There is limited evidence about levels of socio-economic and other differences in catastrophic health spending in Nigeria and in many sub-Saharan African countries. The study estimated the level of catastrophic healthcare expenditures for different healthcare services and facilities and their distribution across socioeconomic status (SES) groups. It took place in four Local Government Areas in southeast Nigeria. Data were collected using interviewer-administered questionnaires administered to 4873 households. Catastrophic health expenditures (CHE) were measured as expenditures which exceeded 40% of monthly non-food expenditure. We examined both total monthly health expenditure and disaggregated expenditure by source and type of care. The average total household health expenditure per month was 2354 Naira ($19.6). For outpatient services, average monthly expenditure was 1809 Naira ($15.1), whilst for inpatient services it was 610 Naira ($5.1). Higher health expenditures were incurred by urban residents and the better-off SES groups. Overall, 27% of households incurred CHE, higher for poorer socioeconomic groups and for rural residents. Only 1.0% of households had a member that was enrolled in a health insurance scheme. The worse-off households (the poorest SES and rural dwellers) experienced the highest burden of health expenditure. There was almost a complete lack of financial risk protection. Health reform mechanisms are needed to ensure universal coverage with financial risk protection mechanisms.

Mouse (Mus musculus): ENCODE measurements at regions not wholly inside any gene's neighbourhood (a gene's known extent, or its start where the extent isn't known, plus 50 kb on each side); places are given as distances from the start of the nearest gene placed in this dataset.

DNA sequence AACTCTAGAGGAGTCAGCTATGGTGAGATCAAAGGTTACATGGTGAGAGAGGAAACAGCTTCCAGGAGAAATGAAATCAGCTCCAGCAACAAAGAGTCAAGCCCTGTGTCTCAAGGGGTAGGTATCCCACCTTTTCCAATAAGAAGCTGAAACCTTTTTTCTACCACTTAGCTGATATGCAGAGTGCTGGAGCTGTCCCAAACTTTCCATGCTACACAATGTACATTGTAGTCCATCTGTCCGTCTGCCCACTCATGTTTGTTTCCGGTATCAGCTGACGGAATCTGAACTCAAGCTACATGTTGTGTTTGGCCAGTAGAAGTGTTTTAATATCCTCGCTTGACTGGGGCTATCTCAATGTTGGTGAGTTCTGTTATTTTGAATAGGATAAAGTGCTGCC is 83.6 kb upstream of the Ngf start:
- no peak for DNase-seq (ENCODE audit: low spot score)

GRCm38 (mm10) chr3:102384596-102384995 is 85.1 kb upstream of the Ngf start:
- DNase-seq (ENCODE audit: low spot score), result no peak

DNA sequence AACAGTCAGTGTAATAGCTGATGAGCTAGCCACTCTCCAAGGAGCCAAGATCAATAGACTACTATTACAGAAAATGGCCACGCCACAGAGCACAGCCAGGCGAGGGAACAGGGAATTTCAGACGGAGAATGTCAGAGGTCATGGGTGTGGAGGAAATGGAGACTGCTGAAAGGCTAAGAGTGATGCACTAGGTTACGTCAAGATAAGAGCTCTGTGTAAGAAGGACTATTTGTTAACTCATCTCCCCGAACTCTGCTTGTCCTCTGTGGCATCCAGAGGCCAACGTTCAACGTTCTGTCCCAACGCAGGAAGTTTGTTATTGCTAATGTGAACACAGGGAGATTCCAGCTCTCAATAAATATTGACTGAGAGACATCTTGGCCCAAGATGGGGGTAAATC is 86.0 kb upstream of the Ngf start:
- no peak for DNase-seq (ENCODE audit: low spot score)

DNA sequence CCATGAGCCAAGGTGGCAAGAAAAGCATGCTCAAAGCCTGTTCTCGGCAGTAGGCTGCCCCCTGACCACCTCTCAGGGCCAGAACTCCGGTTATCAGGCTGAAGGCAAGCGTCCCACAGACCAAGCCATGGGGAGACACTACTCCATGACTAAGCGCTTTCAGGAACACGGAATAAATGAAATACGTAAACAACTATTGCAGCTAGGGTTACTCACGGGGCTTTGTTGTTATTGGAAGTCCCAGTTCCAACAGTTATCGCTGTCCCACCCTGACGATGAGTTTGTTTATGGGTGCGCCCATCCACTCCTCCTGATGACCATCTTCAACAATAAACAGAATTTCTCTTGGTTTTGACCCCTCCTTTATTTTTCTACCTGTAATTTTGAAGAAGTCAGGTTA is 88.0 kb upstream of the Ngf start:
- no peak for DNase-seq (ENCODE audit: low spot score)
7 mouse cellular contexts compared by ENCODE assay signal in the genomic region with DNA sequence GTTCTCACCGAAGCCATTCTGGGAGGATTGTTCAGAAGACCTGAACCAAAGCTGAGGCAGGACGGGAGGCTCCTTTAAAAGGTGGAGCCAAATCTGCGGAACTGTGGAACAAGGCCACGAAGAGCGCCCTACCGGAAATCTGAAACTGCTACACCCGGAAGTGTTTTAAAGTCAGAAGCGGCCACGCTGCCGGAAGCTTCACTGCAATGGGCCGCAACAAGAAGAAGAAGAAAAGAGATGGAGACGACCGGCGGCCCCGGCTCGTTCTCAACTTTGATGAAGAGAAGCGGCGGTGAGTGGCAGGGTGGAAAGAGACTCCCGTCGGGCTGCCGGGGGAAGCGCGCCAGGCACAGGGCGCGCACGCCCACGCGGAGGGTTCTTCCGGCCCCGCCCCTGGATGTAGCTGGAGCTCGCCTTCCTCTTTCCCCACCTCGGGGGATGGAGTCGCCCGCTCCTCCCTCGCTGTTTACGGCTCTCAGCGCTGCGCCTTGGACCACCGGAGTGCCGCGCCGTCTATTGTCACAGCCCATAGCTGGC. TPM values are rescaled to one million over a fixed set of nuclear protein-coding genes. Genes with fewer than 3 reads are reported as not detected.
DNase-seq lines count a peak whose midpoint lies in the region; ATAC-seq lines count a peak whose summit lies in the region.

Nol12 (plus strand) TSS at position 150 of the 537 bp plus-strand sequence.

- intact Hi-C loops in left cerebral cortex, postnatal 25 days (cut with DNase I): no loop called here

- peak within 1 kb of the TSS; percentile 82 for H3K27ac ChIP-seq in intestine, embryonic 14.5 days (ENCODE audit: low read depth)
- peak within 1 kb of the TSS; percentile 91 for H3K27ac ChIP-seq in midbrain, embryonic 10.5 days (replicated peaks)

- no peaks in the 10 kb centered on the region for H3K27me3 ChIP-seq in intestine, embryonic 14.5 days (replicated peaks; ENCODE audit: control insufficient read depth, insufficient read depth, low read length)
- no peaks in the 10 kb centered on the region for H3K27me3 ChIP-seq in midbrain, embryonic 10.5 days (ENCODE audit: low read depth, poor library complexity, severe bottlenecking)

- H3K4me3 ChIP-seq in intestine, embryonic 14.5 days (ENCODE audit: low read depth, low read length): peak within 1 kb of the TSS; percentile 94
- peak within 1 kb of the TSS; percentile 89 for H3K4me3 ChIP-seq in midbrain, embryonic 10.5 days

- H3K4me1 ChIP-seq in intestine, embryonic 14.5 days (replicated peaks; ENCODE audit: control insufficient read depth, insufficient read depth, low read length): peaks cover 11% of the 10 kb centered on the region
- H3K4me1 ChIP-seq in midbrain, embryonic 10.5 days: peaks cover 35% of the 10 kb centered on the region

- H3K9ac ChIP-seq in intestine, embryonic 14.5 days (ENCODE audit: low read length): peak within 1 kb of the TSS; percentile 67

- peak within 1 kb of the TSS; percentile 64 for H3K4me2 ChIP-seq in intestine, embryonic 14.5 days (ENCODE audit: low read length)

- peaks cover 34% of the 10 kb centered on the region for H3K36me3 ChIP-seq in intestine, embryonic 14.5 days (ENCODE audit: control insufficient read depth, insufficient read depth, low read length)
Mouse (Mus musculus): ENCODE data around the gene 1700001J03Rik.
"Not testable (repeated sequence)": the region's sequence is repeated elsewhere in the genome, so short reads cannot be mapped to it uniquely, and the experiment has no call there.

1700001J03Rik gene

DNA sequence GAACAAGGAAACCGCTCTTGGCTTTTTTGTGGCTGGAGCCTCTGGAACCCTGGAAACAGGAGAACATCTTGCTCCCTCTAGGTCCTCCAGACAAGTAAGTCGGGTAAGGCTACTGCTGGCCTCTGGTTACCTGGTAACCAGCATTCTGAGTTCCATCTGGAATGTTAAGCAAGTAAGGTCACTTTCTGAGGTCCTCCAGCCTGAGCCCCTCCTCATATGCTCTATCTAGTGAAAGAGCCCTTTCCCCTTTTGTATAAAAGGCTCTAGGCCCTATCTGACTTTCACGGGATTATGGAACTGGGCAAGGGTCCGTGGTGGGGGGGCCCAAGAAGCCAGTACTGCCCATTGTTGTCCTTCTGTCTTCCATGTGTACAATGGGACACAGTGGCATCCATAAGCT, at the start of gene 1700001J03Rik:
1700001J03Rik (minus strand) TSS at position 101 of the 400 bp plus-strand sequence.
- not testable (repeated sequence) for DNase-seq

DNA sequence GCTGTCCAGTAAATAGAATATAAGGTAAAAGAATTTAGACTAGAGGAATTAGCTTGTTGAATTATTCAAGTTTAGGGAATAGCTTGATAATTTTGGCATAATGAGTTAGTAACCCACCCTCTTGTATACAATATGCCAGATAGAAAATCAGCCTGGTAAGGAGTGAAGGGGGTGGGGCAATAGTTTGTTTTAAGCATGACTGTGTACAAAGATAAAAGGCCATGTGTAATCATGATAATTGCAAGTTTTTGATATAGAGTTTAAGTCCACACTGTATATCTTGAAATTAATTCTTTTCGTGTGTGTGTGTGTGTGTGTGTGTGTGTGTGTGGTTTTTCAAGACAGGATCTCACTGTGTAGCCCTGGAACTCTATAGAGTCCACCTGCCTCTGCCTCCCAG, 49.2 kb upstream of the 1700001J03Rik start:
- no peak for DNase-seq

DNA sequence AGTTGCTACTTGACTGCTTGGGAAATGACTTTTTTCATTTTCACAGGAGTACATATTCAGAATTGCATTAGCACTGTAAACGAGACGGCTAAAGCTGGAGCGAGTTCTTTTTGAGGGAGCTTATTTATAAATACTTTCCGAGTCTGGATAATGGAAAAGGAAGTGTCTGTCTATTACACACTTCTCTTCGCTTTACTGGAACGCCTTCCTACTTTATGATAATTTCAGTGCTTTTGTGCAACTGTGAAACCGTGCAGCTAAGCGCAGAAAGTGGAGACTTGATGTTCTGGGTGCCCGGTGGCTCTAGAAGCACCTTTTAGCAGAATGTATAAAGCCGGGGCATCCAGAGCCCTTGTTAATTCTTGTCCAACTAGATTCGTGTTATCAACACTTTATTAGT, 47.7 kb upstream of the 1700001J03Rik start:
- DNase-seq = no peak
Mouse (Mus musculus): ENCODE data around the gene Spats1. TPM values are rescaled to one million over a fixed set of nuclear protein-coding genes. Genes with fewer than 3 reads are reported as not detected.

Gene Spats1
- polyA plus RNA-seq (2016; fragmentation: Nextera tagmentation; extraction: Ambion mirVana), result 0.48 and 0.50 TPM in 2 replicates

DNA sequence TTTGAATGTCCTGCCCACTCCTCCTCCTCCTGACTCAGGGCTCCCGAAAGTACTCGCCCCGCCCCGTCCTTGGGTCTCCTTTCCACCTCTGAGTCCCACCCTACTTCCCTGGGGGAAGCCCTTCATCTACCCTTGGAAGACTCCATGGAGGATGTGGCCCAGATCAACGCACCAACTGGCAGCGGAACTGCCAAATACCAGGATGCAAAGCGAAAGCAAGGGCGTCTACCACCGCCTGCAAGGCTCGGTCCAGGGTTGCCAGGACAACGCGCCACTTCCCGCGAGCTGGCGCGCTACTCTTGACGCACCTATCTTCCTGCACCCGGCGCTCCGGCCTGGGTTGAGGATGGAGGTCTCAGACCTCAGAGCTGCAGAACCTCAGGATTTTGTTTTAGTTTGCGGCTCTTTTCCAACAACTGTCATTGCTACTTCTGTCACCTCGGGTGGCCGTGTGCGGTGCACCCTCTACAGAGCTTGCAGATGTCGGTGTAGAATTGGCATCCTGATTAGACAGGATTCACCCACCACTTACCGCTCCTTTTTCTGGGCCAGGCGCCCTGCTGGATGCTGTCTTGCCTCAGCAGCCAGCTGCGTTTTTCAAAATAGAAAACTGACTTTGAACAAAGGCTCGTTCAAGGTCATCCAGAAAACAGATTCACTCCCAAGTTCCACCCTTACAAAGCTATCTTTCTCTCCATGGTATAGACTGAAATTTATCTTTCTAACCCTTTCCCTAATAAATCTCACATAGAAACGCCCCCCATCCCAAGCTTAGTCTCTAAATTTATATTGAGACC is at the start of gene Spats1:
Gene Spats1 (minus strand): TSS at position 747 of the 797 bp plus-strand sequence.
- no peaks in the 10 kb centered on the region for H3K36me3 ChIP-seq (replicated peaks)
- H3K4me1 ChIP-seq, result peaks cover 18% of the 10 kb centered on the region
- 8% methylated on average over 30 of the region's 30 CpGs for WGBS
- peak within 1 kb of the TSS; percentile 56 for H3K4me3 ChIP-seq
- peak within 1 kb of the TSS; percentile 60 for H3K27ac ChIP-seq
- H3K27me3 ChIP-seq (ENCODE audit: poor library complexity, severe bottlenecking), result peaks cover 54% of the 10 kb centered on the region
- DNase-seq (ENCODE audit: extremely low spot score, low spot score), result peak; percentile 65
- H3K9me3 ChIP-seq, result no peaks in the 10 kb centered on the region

Onwujekwe, O.; Hanson, K.; Uzochukwu, B. Examining Inequities in Incidence of Catastrophic Health Expenditures on Different Healthcare Services and Health Facilities in Nigeria. PLoS ONE (2012) 7 (7) e40811. [DOI: 10.1371/journal.pone.0040811]